Prezi Viewer and Flexible Methods for Presentation


About the App: Prezi Viewer is an app where users can view or create presentations using the Prezi platform. In Prezi, users can upload documents, videos, audio files, images, and enter text. The presentation comes with the way the content is organized using the app. Presentations are linear if the number order system is used. However, they can be non-linear if the user does not use the number order system and just navigates to the areas of the presentation as needed.

UDL Connection: The UDL connection here is that this app allows student the freedom to create presentations in any way they feel is best for their learning needs. Students aren’t really limited in the kinds of media they can use to represent their knowledge. For example, a student could advocate for a change in local laws regarding youth curfews as part of a Government course using this app. The student could use a variety of images, videos, text, etc. to make his or her argument. However, another student making the same argument could stick primarily to text and image based content and make an equally as effective argument.

VoiceThread and Flexible Methods of Expression and Apprenticeship


About the App: VoiceThread is an app that allows users to communicate asynhronously with one another through the use of pictures and comments (text, audio, and video). Users can add multiple comments and pictures and can share those with others who in turn can add multiple comments and pictures. VoiceThreads can be shared with others and have the privacy settings restricted.

UDL Connection: The connection to UDL here is that students can express themselves through a variety of mediums, which is clearly seen if one searches the public VoiceThreads. For example, a class could create a VoiceThread around their American dream and each student could contribute a comment in any format and a picture that visualizes their American dream. In addition, the students could go into deeper inquiry with one another by commenting back to the original poster(s) of a comment.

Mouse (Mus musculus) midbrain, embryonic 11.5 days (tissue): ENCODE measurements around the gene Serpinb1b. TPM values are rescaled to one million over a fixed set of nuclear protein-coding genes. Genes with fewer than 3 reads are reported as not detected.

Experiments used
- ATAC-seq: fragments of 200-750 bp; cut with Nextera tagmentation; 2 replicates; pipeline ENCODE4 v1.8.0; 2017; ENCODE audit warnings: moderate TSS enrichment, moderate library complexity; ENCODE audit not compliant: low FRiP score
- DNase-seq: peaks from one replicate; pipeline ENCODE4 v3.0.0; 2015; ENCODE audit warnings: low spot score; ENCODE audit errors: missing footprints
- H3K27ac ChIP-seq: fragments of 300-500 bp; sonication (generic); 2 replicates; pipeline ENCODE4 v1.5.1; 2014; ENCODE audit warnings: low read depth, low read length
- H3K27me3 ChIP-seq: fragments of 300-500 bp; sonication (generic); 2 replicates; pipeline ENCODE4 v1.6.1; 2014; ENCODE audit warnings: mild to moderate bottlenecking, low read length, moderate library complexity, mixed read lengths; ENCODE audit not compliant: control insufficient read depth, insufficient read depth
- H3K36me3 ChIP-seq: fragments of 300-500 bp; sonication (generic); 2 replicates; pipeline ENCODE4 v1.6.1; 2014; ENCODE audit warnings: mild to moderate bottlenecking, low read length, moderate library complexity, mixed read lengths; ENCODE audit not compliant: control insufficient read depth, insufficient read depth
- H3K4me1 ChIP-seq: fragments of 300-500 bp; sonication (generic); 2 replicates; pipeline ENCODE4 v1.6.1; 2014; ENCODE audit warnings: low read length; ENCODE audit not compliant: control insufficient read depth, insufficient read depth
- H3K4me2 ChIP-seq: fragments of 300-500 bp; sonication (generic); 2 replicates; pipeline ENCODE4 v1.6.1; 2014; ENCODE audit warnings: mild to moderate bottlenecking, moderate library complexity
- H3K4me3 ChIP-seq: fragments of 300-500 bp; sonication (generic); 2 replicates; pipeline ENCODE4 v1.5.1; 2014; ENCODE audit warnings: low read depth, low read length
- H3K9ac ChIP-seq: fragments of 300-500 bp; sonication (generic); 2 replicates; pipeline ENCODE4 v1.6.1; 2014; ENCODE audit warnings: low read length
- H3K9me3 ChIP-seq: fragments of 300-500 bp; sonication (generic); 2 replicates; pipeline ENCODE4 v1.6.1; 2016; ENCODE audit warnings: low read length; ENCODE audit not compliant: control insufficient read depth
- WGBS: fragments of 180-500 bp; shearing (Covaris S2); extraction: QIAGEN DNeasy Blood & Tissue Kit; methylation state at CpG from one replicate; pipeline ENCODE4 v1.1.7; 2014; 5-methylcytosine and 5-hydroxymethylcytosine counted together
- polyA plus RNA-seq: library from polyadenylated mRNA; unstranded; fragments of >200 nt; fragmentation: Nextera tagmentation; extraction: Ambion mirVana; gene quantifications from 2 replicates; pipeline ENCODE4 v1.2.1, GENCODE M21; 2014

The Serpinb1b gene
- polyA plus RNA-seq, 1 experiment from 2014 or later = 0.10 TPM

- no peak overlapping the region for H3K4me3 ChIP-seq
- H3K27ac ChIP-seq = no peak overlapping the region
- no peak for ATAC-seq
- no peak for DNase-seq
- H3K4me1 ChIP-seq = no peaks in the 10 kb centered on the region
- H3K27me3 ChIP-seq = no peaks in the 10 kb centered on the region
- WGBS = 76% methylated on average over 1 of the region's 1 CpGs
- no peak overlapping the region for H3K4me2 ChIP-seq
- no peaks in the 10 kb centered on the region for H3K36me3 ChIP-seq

Skype and Flexible Options for Engagement

Skype 2

About the App: This app is a audio/video conferencing and instant messaging app. Users can voice call, video call, or text message another Skype user. Users can also pay to call regular phone numbers at so much a minute.

UDL Connection: This app connects well with multiple options for engagement, because students are able to connect with others in a number of different ways. For example, say students in an industrial technology course were engaged in an engineering project and have a connection with a local engineer firm in their city who has offered to work one-to-one with students throughout the project. As students progress through the project the students regularly contact their engineer buddy through Skype using either a voice or video call or through a text message. The method they use depends on the type of question they have. Many times, students might just need to ask a quick question about a material and others they may need to show their engineer buddy their progress so they can identify why their machine doesn’t work. Yet again, the student may not understand a concept and the engineer offers to walk the student through the process in an audio call. At the end of the day, there are options for students and the users they are connecting with to make this app UDL friendly.

Screen Chomp and Flexible Methods of Expression and Apprenticeship

ScreenChomp About the App: This app allows users to demonstrate their knowledge by annotating on a white canvas or over the top of an image. While similar to Skitch, this app allows users to record their voice as they work through a problem or express a though. This app has some sharing features.